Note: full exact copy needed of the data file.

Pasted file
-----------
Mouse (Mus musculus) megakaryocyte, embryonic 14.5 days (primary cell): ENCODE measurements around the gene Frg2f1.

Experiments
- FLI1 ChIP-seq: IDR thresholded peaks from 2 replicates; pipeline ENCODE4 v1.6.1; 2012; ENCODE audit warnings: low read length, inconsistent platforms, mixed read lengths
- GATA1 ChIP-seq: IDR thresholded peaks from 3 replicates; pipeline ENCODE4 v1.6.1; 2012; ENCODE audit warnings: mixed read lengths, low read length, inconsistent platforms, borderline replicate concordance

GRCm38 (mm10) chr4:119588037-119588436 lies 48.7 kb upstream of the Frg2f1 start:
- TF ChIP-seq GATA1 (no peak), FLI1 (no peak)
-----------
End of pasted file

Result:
Mouse (Mus musculus) megakaryocyte, embryonic 14.5 days (primary cell): ENCODE measurements around the gene Frg2f1.

Experiments
- FLI1 ChIP-seq: IDR thresholded peaks from 2 replicates; pipeline ENCODE4 v1.6.1; 2012; ENCODE audit warnings: low read length, inconsistent platforms, mixed read lengths
- GATA1 ChIP-seq: IDR thresholded peaks from 3 replicates; pipeline ENCODE4 v1.6.1; 2012; ENCODE audit warnings: mixed read lengths, low read length, inconsistent platforms, borderline replicate concordance

GRCm38 (mm10) chr4:119588037-119588436 lies 48.7 kb upstream of the Frg2f1 start:
- TF ChIP-seq GATA1 (no peak), FLI1 (no peak)